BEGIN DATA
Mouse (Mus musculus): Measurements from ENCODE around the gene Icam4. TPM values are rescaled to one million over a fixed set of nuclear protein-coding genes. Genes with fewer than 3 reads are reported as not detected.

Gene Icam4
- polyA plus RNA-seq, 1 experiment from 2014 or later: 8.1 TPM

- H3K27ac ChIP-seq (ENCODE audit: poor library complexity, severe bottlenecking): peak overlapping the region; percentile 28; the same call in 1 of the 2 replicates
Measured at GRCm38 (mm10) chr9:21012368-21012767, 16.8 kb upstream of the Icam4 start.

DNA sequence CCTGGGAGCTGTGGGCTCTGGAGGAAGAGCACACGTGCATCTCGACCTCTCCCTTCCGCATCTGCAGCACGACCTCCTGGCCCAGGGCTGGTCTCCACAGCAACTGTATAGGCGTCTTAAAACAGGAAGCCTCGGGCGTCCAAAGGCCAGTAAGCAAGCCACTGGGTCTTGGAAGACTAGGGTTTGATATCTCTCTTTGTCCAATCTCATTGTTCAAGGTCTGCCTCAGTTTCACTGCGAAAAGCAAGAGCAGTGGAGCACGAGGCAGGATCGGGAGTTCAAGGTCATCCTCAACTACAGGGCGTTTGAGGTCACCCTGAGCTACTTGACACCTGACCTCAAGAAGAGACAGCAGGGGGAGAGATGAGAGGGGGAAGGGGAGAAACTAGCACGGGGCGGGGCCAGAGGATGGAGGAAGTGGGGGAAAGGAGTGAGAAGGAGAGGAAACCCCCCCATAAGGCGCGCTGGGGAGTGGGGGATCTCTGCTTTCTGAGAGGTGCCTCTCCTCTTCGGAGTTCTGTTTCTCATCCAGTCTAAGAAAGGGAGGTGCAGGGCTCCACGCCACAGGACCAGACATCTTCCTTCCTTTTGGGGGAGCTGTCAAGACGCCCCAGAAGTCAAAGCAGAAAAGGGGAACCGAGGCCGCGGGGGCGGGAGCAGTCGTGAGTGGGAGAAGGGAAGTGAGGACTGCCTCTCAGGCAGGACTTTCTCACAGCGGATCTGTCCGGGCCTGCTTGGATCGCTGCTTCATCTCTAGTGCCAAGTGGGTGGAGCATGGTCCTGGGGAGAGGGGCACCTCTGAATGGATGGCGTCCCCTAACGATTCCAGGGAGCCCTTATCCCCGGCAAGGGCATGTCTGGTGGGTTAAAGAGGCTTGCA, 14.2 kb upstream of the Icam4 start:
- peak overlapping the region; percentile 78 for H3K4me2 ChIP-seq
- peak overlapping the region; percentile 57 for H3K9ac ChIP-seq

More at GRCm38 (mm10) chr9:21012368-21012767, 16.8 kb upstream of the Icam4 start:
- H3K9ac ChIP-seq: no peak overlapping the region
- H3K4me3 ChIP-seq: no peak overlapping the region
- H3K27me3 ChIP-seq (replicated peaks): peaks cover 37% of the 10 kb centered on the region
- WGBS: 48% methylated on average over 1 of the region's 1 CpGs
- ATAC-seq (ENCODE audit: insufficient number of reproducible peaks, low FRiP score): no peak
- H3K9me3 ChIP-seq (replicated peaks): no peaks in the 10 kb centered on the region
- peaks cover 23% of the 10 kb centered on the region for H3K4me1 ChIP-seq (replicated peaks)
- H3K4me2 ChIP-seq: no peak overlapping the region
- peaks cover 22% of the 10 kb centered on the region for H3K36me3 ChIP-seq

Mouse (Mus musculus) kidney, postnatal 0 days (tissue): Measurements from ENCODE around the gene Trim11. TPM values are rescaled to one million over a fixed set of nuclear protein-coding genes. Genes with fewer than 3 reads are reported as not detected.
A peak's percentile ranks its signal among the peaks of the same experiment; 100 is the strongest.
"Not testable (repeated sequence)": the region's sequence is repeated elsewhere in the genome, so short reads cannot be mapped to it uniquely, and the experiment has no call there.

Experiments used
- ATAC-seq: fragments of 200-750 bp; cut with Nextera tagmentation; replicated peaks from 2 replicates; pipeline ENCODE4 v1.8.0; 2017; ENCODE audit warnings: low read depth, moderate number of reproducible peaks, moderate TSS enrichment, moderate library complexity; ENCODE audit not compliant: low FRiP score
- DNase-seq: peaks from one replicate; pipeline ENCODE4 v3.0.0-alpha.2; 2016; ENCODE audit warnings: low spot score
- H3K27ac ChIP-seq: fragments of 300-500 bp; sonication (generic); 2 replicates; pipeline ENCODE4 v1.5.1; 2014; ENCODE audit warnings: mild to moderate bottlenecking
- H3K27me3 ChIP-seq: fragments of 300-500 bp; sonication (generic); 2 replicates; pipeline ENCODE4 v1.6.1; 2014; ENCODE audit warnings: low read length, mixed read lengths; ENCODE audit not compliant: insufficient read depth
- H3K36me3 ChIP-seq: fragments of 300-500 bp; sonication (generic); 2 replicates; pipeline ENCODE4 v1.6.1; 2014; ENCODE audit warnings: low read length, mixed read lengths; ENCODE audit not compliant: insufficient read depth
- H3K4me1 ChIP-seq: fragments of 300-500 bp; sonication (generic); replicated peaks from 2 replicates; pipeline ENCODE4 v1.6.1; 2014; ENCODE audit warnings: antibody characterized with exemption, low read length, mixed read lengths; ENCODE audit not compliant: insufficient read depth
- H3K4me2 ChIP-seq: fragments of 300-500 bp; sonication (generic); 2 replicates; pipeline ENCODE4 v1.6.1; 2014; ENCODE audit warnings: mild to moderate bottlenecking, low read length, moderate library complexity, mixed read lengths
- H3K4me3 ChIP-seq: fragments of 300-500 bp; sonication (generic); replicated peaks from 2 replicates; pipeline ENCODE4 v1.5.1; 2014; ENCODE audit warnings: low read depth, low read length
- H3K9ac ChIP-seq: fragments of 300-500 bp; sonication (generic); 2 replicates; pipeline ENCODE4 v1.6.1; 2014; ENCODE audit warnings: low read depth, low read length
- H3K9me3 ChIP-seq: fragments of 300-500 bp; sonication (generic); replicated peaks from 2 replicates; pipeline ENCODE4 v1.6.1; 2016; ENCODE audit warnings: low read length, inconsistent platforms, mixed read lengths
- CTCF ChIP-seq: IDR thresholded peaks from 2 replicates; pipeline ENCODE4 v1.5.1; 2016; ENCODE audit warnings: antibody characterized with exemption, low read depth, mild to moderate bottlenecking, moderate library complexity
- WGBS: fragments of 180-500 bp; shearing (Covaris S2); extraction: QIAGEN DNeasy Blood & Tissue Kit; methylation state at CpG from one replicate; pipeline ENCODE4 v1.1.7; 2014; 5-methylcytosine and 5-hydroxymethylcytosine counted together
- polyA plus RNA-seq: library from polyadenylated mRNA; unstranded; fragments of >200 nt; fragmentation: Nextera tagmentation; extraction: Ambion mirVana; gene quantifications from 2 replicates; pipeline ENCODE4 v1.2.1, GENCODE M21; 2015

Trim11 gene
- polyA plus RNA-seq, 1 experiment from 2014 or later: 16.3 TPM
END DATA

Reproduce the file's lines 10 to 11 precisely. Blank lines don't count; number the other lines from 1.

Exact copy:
- H3K9ac ChIP-seq: no peak overlapping the region
- H3K4me3 ChIP-seq: no peak overlapping the region